09:46am Wednesday 13 December 2017

Early detection linked to improved quality of life in boys with Klinefelter Syndrome

In a paper in the July 2015 issue of the Journal of Pediatrics, Sharron Close, PhD, CPNP-PC, Emory assistant professor of nursing, analyzed the link between physical traits and psychosocial health in boys 8 to 18 years of age with Klinefelter Syndrome (KS).  Klinefelter syndrome is a chromosomal condition that affects male physical and cognitive development. Depending on the degree of phenotypic abnormality, young males with KS may be at risk for impaired quality of life.

According to the author, while the prevalence of KS is estimated to be 1 in approximately 500 male births, it is not often diagnosed during childhood due to physical traits that are unrecognized during routine health maintenance visits. 

Using an investigator-developed descriptive cumulative trait index known as the Klinefelter Physical Phenotype Index (KSPHI), the research team assessed the physical examinations, hormone analysis, psychosocial health questionnaire and additional data to characterize the link between psychosocial well being, physical phenotype and sex hormones among the male demographic KS.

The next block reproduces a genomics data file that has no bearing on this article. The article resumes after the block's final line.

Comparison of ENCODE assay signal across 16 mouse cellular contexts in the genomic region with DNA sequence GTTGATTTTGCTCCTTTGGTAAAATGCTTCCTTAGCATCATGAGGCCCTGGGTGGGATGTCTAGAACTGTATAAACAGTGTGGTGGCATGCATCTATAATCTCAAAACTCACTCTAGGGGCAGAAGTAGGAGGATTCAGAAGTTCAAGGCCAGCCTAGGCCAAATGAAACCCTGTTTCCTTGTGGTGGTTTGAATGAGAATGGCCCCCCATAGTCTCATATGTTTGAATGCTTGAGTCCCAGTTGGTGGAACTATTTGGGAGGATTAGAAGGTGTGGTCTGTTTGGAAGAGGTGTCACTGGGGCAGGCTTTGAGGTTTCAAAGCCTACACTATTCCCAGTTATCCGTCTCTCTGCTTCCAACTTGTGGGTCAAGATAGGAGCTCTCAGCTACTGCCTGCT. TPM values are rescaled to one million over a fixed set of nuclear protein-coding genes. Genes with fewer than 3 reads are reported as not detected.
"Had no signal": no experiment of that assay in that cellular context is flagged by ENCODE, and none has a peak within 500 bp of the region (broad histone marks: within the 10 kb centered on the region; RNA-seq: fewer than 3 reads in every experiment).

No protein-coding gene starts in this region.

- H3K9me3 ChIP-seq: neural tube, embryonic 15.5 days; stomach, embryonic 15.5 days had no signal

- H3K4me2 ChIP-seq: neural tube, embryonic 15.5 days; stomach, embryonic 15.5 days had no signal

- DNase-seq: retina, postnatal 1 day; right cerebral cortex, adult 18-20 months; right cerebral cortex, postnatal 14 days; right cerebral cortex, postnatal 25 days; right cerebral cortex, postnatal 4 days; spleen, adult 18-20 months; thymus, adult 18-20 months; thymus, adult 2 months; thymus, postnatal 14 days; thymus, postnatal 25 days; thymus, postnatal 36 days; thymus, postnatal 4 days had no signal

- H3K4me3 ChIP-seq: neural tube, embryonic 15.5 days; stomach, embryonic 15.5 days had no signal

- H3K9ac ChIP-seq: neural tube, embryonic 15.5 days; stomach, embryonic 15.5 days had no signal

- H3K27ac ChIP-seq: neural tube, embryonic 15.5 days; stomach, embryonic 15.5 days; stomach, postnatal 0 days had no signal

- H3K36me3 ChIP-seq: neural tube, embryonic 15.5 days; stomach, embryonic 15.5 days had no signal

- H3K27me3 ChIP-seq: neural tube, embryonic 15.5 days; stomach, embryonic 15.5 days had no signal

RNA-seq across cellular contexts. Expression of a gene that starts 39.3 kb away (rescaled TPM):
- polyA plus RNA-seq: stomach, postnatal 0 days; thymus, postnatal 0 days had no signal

“Our study found that characteristic traits such as tall stature, wide arm span, long legs, increased waist circumference, small testicular volume and other factors can be identified in childhood and may lead to a high index of suspicion for genetic testing if recognized by a health care provider,” explains Close. “In general, men with KS are at risk for low self-esteem low self-concept, lower quality of life, and increased risk for depression.”

“Findings of this study show that the risks associated with KS are identifiable during childhood and that a greater number of physical traits were associated with lower quality of life,” she says. “It is very important that health care providers’ recognize the phenotype earlier on in order to request genetic testing to confirm diagnosis. Early diagnosis is the gateway to initiating psychosocial interventions for the child, family and school to improve quality of life and to minimize psychosocial risks.” 

Complete findings are available at: http://www.jpeds.com/article/S0022-3476(15)00675-7/fulltext

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Melva Robertson
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